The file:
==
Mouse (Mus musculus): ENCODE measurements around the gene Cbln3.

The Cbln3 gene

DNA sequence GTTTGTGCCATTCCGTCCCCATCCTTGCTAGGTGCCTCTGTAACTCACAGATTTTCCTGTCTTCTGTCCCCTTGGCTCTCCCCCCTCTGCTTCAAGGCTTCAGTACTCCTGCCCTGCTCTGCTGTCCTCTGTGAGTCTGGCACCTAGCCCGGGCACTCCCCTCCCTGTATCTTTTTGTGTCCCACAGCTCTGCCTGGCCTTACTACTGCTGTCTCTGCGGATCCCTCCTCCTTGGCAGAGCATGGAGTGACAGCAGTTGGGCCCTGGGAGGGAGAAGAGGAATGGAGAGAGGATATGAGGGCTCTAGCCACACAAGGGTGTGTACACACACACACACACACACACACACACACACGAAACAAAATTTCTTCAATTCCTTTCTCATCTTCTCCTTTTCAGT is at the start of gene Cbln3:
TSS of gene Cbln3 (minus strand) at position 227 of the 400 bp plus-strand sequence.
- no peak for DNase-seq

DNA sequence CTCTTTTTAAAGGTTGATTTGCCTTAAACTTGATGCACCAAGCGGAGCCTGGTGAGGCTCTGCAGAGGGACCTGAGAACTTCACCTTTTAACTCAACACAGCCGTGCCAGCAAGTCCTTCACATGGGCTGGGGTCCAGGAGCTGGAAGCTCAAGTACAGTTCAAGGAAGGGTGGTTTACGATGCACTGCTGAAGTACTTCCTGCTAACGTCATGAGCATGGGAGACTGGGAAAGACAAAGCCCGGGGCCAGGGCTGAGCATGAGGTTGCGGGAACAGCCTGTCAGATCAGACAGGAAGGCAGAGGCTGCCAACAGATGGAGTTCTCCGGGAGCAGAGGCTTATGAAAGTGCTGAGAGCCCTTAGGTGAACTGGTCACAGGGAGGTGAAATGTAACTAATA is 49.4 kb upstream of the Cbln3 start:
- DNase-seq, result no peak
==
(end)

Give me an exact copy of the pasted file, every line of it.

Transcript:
Mouse (Mus musculus): ENCODE measurements around the gene Cbln3.

The Cbln3 gene

DNA sequence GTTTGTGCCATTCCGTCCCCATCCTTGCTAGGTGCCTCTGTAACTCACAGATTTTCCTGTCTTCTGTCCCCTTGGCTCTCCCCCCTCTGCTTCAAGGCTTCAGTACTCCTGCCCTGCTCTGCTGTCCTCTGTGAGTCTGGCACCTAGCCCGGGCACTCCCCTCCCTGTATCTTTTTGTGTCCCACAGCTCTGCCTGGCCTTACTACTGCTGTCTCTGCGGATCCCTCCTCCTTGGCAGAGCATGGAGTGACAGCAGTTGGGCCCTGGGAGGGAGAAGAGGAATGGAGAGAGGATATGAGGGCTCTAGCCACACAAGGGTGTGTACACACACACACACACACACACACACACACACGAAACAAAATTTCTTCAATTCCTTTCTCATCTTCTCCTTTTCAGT is at the start of gene Cbln3:
TSS of gene Cbln3 (minus strand) at position 227 of the 400 bp plus-strand sequence.
- no peak for DNase-seq

DNA sequence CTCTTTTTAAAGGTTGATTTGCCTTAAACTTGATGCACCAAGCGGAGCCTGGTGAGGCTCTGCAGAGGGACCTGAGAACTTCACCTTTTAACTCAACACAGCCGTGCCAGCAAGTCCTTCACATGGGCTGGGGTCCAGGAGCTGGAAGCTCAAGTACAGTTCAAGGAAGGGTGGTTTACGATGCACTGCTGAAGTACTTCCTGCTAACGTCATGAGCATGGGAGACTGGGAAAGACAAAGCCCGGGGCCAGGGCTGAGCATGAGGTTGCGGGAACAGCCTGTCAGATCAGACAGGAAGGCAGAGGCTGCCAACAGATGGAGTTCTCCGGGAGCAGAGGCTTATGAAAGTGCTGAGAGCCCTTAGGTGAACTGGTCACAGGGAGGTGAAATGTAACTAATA is 49.4 kb upstream of the Cbln3 start:
- DNase-seq, result no peak